If you are involved with complex business-to-business sales, the new reality is that you are facing buyers who are more educated than ever and who involve more stakeholders in their decisions. Simply put, selling has become more challenging.
With this new reality in mind, the way you sell is becoming increasingly important. The days of simply informing about your solutions no longer adds value. You need more skin in the game before buyers will give you their trust.
The way you manage sales opportunities has always been important and is growing more so in a time when how you sell is becoming one of your most enduring differentiators.
Considering the resources you spend on winning an opportunity, you need to decide what criteria must be met before you initiate a sales opportunity. Often, sales opportunities are created prematurely, causing sales people to spread themselves too thin and spend too much time on low priority opportunities. They may even be spending time with opportunities that can never be won, because there’s simply no opportunity there in the first place – just a person who wants some free education. Be diligent when you qualify. Ask the tough questions. You might be better off focusing your sales resources on larger deals and overinvest time with them to increase your likelihood of winning a few of those instead of many smaller ones.
In order to take a sales opportunity from start to finish, your sales people need to identify the buyers; their decision teams; their buying styles and processes; motivations to change; business objectives; time schedules; and competitive landscapes. To be able to get all this information, you’ll first need to build rapport and establish trust. Your sales team must coordinate discussions with everyone involved, including an increasing number of people on both sides of the table. It takes a lot of effort – and this is not even a complete list.
One thing that sales people often underestimate is the buyer’s perceived risk in buying your solution. While it may be “just another sale” for the sales person, it might be the first time the customer has invested in a solution like yours, or they may have made similar investments in the past that failed to deliver the promised results. The level of perceived risk will increase the complexity of the sale. Failing to confront these risks will become costly.
As the sales manager, you need to be able to quickly determine the state of each opportunity. Expecting sales people to keep all of these parameters in their heads is not a good idea; nor is using Excel or traditional CRM systems where an opportunity is just a list of activities with an estimated closing date and a value. In traditional CRM systems, you’re looking through a straw, when what you really need is a wide-angle view. With an opportunity-specific system like Membrain.com you can capture, visualize and create rule sets to make sure that you’re on track and have the right deal strategy in place.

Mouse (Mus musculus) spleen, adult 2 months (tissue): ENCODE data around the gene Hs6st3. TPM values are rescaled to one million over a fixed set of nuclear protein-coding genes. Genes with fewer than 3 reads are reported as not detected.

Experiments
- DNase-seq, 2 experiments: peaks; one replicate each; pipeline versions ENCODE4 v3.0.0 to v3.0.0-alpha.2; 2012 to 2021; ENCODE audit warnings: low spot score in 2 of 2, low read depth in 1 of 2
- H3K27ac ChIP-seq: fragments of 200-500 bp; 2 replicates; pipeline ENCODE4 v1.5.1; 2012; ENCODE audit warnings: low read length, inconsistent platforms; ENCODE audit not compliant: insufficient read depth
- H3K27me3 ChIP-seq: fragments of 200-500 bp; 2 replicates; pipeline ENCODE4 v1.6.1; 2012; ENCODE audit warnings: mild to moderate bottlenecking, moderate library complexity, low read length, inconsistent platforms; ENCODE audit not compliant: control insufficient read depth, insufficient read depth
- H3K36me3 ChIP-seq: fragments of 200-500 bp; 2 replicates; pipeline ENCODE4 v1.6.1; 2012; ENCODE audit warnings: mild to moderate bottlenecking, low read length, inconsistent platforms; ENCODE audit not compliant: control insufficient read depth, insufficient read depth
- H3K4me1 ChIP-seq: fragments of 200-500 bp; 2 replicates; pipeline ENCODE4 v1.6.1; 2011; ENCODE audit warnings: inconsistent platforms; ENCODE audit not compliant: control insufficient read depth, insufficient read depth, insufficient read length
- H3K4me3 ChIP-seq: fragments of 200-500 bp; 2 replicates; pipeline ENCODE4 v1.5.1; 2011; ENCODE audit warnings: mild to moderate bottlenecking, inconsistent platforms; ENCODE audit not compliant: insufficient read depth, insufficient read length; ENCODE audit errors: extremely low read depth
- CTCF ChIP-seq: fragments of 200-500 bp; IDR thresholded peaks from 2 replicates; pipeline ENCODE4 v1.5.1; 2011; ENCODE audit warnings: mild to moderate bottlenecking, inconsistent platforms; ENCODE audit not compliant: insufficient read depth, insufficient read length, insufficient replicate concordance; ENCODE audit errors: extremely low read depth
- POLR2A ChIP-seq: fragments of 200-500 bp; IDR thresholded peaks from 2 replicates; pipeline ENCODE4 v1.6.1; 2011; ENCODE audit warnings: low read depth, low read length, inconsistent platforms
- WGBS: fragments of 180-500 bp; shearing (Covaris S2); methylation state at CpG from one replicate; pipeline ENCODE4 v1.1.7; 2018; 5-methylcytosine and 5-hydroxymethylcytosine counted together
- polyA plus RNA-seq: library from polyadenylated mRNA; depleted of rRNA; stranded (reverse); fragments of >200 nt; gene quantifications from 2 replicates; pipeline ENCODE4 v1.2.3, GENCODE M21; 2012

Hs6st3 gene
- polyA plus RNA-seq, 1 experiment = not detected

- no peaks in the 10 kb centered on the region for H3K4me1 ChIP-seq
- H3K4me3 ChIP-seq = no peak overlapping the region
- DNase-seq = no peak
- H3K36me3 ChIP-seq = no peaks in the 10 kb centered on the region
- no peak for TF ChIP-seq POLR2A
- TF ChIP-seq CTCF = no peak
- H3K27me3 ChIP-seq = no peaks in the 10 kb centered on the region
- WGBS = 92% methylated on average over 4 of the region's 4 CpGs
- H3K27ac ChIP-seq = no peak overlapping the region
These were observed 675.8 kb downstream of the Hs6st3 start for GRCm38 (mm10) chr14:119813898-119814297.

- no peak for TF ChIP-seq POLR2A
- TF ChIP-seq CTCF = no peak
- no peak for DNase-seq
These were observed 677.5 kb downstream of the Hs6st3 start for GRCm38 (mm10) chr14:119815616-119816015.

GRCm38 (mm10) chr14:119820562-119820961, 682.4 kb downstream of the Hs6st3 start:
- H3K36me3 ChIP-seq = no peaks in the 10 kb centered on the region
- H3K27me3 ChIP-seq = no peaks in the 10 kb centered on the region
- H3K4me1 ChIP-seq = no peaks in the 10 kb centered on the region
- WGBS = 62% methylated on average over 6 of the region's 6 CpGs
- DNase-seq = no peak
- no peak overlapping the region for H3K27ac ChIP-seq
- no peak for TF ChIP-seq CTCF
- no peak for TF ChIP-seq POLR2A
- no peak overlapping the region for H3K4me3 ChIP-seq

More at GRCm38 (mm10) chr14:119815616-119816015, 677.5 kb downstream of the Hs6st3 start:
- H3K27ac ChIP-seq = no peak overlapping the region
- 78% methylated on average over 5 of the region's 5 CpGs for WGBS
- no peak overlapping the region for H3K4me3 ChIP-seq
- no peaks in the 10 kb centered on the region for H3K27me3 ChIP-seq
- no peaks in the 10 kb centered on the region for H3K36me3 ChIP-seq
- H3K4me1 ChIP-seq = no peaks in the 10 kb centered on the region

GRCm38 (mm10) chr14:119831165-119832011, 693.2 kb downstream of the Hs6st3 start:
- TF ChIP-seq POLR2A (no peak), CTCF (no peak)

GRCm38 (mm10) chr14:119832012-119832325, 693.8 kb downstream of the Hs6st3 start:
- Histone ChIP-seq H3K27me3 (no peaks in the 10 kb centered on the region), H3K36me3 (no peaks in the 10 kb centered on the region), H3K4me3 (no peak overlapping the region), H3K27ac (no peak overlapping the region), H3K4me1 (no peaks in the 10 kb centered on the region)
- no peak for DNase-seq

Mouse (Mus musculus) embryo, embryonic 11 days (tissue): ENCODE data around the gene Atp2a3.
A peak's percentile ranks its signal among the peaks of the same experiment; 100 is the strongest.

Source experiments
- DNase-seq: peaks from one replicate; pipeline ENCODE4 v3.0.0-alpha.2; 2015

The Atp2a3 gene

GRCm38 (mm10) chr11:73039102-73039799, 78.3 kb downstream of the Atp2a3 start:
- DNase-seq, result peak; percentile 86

Once you have a structured system in place, you will be on top of each opportunity and be able to create the best individual deal strategy and coach accordingly. Good opportunity management includes having a clearly outlined process with the right milestones and progress indicators to ensure that each deal is moving in the right direction.
With this structured opportunity process in place, you can create rules that proactively alert you when important milestones are missed, or when sales people forget to identify the right people, for example. I previously wrote about 8 reasons to walk away from deals, and here’s a quick summary:
Each sales person needs a coach that he or she can bounce around deal strategy with. In larger deals, you’ll have a team of people involved and a lot of time and resources will be spent. Making sure that everyone involved understands the landscape in each opportunity is paramount and can be what makes or breaks a deal. I’ve come across multibillion dollar deals that have been lost because of poor collaboration and coordination of communications between internal and external stakeholders.
If your sales people have created a sales opportunity prematurely, or they’re getting stuck in one or more of the above problems, sales managers need to be disciplined enough to coach them to send such opportunities back to nurturing. As humans, we have a tendency to cling to things we have invested time and money in, even when it is not rational. Psychologists call this the “sunk cost bias.” Identifying when sales people have rose colored glasses, and removing unqualified opportunities, is a very important task that requires discipline. The upside is that you will free up time to spend on well qualified sales opportunities instead.
George is the founder & CEO of Membrain, the Sales Enablement CRM that makes it easy to execute your sales strategy. A life-long entrepreneur with 20 years of experience in the software space and a passion for sales and marketing. With the life motto "Don't settle for mainstream", he is always looking for new ways to achieve improved business results using innovative software, skills and processes.
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